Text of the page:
Diabetes: History, Types, Complications and Treatment

  • Words 1630
  • Pages 4
Download PDF


Diabetes paper

Diabetes is a health and financial problem. “The size of the diabetic population worldwide, according to the International Diabetes Federation (IDF), is expected to consist of 380 millions people by 2025.” As of today it effects six percent of the population. The cost of globally of this disease was 232 billion in 2007. It is a metabolic disorder which chronic hyperglycemia effecting carbohydrates, protein, and fat metabolism. This is all a result insufficient of insulin emission from the pancreas.

History of Diabetes

The history of diabetes is very long and extensive, symptoms similar to diabetes have been described for thousands of years. The name diabetes comes from the Greek word “syphon” and mellitus being “honeyed” was added in the eighteenth century. Insulin was discovered in 1921 and first used for treatment in 1922. “Diabetes” was first described as type one and type two in the 1930s. Medicinal treatments for were first introduced in the 1950s. This led to a cluster of different research and treatments being developed. The most common of these today being Metformin was introduced in 1960. Low dose treatment related to diabetic ketoacidosis was accessible in the 1970s. These treatments have created landmarks and lead the way in the care of all diabetic patients, and especially those in pregnant women.

Click to get a unique essay

Our writers can write you a new plagiarism-free essay on any topic

Types of Diabetes

There are two main types, type one and type two. Ten percent of patients are made up of type one, gestational, drug- induced, and maturity onset diabetes in youth (MODY) which is caused by genetic defects. Type one affects mainly children. There are also multiple pathological systems that can lead to this ailment. These are referred to as pre-diabetes and metabolic syndrome.

Pre- diabetes is related to higher than usual glucose levels, but the levels are not high enough to be classified as diabetes. This means pre-diabetes are prone to developing diabetes. Metabolic syndrome, which contains factors related to cardiovascular disease (CVD) as well as diabetes. Metabolic syndrome is a predictor of type two being that insulin resistance is one of the major issues related to it. Those with this illness have five times increase in developing type two, and two times the risk of developing cardiovascular disease over the next 5-10 years.

What are the risk factors related to DM? The most prevalent risk is lifestyle. Risks include people over forty-five years of age, family history, and ethnicity. Modifiable risks include better diet and increasing physical activity. Other risks include pre-diabetes, hypertension, obesity, and metabolic syndrome.

Symptoms and Complications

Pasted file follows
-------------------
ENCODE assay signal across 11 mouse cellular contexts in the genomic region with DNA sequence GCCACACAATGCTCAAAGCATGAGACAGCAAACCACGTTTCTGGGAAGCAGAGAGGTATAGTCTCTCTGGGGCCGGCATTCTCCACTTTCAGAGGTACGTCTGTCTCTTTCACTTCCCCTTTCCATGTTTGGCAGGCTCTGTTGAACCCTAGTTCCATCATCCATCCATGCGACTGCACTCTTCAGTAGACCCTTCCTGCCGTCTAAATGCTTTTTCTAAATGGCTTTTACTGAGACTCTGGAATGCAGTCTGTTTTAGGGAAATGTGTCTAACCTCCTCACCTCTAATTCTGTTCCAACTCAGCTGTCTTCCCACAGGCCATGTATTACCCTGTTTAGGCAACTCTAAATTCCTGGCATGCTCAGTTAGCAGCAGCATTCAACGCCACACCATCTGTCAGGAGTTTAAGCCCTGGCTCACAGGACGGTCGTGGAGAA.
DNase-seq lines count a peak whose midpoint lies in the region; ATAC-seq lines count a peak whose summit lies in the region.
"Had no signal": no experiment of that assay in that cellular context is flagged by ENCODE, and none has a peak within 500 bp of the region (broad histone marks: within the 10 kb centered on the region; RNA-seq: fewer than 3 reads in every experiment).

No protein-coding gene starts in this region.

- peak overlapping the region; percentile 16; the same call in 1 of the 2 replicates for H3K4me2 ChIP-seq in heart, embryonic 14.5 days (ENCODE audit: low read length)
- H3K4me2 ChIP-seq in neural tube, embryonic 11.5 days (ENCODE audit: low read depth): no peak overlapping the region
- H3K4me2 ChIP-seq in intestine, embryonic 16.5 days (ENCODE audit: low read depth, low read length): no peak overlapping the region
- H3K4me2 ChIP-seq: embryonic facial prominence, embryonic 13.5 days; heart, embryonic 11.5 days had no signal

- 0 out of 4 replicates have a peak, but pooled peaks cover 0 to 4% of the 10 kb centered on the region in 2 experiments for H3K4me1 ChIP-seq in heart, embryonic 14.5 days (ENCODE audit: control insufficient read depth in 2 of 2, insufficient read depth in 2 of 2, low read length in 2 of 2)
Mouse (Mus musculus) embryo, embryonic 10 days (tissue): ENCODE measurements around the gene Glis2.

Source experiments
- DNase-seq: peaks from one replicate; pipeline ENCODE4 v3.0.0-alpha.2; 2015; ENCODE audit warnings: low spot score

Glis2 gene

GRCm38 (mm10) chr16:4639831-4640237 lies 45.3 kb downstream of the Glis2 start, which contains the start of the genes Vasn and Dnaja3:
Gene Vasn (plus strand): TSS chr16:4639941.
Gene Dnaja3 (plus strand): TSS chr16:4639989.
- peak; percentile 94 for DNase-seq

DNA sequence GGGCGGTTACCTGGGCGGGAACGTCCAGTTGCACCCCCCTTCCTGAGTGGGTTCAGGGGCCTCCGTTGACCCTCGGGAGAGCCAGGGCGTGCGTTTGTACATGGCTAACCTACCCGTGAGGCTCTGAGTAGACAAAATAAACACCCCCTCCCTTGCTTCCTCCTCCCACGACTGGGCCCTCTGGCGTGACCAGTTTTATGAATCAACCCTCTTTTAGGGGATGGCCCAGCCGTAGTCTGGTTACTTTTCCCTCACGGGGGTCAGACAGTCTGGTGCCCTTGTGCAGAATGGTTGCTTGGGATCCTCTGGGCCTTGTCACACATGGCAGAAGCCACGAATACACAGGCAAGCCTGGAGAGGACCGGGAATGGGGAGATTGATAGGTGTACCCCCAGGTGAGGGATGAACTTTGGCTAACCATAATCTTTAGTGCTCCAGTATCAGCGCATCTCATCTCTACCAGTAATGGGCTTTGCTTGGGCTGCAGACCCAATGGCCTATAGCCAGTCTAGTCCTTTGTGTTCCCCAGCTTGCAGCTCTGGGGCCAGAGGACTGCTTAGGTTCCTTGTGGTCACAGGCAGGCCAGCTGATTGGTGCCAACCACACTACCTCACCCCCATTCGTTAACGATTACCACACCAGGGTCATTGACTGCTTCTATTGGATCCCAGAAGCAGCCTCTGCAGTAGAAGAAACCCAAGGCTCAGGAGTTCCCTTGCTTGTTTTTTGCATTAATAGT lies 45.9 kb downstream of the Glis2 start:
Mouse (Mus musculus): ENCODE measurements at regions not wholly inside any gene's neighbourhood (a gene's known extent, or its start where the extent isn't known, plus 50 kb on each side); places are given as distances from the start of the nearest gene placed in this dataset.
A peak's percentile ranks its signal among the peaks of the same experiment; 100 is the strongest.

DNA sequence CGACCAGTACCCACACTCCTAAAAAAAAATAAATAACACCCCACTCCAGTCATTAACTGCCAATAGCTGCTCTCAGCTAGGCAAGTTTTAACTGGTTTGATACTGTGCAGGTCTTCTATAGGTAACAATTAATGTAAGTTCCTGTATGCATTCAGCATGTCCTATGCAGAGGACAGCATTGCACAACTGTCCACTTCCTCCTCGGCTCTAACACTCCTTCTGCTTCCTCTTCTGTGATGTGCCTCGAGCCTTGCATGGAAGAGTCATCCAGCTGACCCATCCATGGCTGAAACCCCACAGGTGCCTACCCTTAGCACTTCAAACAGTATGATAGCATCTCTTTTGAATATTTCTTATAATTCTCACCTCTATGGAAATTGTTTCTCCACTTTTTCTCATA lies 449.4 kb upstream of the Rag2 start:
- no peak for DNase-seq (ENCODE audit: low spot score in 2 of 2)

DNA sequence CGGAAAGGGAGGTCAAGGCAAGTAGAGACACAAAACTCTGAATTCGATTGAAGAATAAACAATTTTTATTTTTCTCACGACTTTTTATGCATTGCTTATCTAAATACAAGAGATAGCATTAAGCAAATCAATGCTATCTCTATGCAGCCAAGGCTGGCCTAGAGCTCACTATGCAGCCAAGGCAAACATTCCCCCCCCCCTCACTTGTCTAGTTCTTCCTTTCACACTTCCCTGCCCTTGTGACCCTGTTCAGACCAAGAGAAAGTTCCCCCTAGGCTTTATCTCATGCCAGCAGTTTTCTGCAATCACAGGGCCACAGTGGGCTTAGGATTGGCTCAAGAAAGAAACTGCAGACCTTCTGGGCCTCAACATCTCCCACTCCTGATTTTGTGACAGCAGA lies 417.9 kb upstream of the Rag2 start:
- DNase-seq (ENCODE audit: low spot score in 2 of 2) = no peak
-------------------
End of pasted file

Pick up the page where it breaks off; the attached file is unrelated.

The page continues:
• Polyuria- which is excessive urinary volume. Which is considered excess if it is over 2.5 liters a day.
  • Polydipsia- is an excessive thirst or excessive drinking, which can cause problems related to consuming a surplus quantity of water.
  • Polyphagia- increased appetite, causing increase food intake. This is very common in diabetic patients
  • Weight loss
  • Blurred vision


Typically, a raised glucose level is the assessment most used in the clinical diagnosis of diabetes. Th oral glucose tolerance test was developed in the nineteenth century and involves the patient being introduced to certain amounts of glucose and monitored over a certain amount of time intervals. There are issues with these tests being the “fasting” glucose levels. Some medications can affect these levels and the patient’s willingness to truly fast before the test. There is also the problem being that if the blood levels are not measured immediately the glucose levels continuously drop over time.

Diabetic Nephropathy

Diabetes Mellitus can affect virtually every organ and system. Especially the vascular system. Diabetic chronic complications include increased risk of infections, cardiomyopathy, and erectile dysfunction. Diabetic nephropathy (DN) utmost common source of end stage renal failure. Renal ultrasound shows an increase in kidney size at initial stages, later states show decreased thickness of parenchyma. Which is the solid part of the kidney where excretion takes places.

Diabetic Retinopathy

Diabetic Retinopathy is one of the main cause of blindness in people at working ages. It is classified into two stages, non- proliferative and proliferative. Non- proliferative is normally seen in the later end of the first decade of the ailment. Diagnosed with initial dilation and comprehensive eye disease within 5 years of onset (type one) type two evaluate shortly after diagnosis.

Diabetic neuropathy

Neuropathy common disorder in diabetic patients. Risk factors can include high body mass index (BMI), hypertension, smoking, and raised cholesterol. The most common form is symmetric polyneuropathy, which affects up to fifty percent of diabetic patients. Its often asymptomatic but can cause symptoms of burning pain and deep aching pain. Pain is often associated with feet and lower limbs, normally worse at night. These patients are high at risk for ulceration and amputation. Charcot neuroarthropathy (CN) nearly always in the foot, and is categorized by bone damage. Symptoms include a warm, pain and swollen foot. More advanced causes fractures leading to a severe deformity of the foot, often accompanied with severe disability. This can often be seen on plain x-ray. Magnetic resonance imaging (MRI) can help distinguish between osteomyelitis and CN.